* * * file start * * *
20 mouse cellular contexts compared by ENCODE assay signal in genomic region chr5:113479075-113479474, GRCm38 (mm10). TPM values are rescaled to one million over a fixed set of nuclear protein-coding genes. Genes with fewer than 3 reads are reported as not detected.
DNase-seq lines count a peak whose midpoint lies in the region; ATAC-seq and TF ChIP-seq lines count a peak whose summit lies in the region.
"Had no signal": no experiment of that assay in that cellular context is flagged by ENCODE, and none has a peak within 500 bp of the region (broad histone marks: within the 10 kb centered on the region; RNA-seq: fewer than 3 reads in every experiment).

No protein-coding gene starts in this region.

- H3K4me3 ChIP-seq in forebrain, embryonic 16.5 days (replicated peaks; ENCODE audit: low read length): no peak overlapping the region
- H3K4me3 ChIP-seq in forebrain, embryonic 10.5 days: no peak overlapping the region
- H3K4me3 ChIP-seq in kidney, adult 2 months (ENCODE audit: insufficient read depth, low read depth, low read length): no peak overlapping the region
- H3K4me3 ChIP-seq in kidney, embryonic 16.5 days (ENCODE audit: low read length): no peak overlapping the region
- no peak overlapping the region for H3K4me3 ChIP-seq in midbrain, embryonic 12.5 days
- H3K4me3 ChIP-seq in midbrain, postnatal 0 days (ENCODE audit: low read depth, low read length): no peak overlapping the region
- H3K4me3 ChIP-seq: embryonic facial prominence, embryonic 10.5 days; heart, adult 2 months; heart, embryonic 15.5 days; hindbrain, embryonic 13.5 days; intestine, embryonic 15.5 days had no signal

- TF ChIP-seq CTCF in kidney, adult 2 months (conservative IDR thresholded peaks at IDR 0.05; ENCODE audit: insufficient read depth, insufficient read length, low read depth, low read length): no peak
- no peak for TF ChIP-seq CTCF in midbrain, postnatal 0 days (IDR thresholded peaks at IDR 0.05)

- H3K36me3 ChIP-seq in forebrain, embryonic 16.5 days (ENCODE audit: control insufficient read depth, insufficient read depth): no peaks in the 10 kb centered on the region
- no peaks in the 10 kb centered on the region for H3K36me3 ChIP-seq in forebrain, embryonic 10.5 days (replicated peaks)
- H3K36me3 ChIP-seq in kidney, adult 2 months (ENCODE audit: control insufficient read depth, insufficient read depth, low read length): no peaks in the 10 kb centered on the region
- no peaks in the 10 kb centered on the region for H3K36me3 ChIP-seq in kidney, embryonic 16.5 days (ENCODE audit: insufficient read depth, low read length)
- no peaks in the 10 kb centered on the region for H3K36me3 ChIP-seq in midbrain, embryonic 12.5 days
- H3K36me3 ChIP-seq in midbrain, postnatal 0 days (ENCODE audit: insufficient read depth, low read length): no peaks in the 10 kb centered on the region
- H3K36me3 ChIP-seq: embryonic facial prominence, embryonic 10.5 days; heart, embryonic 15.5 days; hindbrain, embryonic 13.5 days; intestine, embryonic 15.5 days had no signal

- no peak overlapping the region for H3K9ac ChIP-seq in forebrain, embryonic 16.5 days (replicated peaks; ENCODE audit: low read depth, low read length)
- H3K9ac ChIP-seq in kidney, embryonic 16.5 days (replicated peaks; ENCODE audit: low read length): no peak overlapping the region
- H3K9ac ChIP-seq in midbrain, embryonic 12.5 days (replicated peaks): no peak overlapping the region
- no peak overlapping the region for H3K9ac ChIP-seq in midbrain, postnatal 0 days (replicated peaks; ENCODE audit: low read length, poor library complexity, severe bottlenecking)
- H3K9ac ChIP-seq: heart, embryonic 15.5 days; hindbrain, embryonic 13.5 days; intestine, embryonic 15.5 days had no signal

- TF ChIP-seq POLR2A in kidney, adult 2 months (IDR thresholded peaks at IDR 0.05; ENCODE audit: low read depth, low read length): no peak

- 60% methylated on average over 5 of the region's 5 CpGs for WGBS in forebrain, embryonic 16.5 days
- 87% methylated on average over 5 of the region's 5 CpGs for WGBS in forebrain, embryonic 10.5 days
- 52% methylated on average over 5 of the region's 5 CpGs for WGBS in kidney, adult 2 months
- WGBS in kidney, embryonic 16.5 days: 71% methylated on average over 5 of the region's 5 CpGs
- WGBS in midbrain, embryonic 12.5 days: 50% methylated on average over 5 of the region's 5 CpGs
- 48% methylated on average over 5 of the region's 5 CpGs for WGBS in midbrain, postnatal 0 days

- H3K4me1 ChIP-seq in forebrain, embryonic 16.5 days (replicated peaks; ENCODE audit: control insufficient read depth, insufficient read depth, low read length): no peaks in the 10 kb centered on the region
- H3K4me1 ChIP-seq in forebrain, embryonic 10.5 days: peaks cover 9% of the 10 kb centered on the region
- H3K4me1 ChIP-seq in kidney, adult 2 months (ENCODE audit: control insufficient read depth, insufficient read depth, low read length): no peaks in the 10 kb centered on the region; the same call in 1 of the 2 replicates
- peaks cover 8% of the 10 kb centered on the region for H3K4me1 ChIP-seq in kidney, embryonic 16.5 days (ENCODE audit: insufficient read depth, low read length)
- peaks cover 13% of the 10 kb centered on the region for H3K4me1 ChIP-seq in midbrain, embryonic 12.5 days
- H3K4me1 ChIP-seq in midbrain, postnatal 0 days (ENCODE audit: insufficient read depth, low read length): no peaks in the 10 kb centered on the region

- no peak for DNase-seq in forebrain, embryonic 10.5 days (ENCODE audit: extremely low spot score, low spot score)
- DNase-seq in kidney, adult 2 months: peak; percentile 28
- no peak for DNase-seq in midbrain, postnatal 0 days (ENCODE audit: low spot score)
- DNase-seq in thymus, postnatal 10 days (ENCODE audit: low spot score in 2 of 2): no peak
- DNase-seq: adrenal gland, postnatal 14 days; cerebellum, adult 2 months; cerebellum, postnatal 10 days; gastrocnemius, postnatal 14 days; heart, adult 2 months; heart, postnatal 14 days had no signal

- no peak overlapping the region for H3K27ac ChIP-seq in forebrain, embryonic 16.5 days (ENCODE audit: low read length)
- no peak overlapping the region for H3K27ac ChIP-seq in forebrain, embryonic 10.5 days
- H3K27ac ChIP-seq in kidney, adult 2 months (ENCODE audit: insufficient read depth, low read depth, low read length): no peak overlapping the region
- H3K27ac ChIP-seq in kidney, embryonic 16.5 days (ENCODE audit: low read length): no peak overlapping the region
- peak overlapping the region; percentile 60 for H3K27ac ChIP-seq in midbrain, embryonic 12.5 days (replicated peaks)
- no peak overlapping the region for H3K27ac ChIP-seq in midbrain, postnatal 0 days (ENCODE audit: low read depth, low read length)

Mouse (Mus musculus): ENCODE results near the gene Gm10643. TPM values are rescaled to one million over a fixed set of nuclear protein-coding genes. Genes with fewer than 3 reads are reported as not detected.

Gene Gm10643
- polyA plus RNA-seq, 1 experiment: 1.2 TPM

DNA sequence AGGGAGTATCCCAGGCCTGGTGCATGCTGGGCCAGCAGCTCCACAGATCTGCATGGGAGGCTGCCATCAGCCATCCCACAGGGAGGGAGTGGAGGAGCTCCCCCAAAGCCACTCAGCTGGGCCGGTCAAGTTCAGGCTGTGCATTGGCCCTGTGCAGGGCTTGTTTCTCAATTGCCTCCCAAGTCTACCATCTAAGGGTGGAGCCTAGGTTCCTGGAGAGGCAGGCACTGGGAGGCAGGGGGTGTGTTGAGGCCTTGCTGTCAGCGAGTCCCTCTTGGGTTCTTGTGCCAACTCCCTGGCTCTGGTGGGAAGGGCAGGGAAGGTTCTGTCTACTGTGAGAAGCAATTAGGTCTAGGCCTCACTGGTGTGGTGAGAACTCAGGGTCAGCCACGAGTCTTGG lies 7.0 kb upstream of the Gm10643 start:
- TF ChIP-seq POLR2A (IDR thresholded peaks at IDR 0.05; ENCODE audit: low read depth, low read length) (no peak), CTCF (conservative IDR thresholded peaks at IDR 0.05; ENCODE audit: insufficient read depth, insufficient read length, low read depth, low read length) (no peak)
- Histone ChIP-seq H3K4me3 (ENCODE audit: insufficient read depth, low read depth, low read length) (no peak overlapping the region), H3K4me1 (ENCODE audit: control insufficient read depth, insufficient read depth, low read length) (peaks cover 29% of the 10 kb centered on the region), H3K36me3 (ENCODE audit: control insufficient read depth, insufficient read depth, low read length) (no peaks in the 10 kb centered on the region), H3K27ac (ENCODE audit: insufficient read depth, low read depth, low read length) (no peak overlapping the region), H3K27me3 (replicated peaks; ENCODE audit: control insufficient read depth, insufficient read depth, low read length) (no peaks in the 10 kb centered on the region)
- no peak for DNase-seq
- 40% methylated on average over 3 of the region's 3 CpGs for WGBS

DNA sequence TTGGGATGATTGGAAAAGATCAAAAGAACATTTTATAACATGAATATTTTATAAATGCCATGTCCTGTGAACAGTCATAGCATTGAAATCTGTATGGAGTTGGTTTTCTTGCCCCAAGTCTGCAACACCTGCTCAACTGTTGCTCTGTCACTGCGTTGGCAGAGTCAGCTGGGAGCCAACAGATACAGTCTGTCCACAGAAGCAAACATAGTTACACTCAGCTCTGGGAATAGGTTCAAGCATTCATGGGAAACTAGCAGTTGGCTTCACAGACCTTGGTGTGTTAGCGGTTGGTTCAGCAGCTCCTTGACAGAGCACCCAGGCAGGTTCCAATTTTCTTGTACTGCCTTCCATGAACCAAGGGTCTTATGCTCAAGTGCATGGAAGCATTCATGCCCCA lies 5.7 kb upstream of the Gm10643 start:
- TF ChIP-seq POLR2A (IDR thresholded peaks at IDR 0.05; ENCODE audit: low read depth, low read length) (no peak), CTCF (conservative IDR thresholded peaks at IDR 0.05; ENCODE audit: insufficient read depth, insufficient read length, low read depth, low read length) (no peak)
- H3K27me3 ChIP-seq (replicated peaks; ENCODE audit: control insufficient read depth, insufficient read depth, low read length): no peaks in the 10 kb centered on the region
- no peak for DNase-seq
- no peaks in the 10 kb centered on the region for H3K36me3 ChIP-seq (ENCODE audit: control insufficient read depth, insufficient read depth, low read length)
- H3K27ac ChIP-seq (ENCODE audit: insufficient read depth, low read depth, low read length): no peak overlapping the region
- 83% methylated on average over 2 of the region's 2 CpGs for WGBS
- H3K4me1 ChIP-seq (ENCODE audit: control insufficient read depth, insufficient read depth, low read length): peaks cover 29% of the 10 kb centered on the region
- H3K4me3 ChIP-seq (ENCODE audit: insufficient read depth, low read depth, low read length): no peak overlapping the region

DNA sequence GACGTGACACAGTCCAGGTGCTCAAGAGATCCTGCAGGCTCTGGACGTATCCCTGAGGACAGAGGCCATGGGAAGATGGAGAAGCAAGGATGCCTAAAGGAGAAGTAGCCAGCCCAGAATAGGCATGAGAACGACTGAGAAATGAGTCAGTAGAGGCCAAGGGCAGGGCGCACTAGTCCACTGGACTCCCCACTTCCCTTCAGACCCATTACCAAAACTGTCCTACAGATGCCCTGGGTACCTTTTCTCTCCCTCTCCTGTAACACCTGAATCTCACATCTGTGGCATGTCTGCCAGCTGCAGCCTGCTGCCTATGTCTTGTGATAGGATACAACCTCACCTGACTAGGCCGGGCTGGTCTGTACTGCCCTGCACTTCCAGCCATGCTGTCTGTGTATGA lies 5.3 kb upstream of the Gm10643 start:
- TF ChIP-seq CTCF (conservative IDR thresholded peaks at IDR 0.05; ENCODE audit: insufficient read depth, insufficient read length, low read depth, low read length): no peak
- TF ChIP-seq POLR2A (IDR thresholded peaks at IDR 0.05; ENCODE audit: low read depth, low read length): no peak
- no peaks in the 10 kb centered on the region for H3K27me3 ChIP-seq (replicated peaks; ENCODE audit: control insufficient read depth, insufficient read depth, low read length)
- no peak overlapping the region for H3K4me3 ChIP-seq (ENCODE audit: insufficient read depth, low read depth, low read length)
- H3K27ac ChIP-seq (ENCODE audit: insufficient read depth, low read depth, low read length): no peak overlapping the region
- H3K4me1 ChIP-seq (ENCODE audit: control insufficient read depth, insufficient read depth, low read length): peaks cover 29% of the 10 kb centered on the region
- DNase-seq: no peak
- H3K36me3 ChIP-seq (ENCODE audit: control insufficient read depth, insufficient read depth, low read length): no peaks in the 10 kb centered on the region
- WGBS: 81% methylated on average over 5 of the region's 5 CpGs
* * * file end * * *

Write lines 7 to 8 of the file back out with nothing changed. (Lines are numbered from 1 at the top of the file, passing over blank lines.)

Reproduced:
- H3K4me3 ChIP-seq in kidney, adult 2 months (ENCODE audit: insufficient read depth, low read depth, low read length): no peak overlapping the region
- H3K4me3 ChIP-seq in kidney, embryonic 16.5 days (ENCODE audit: low read length): no peak overlapping the region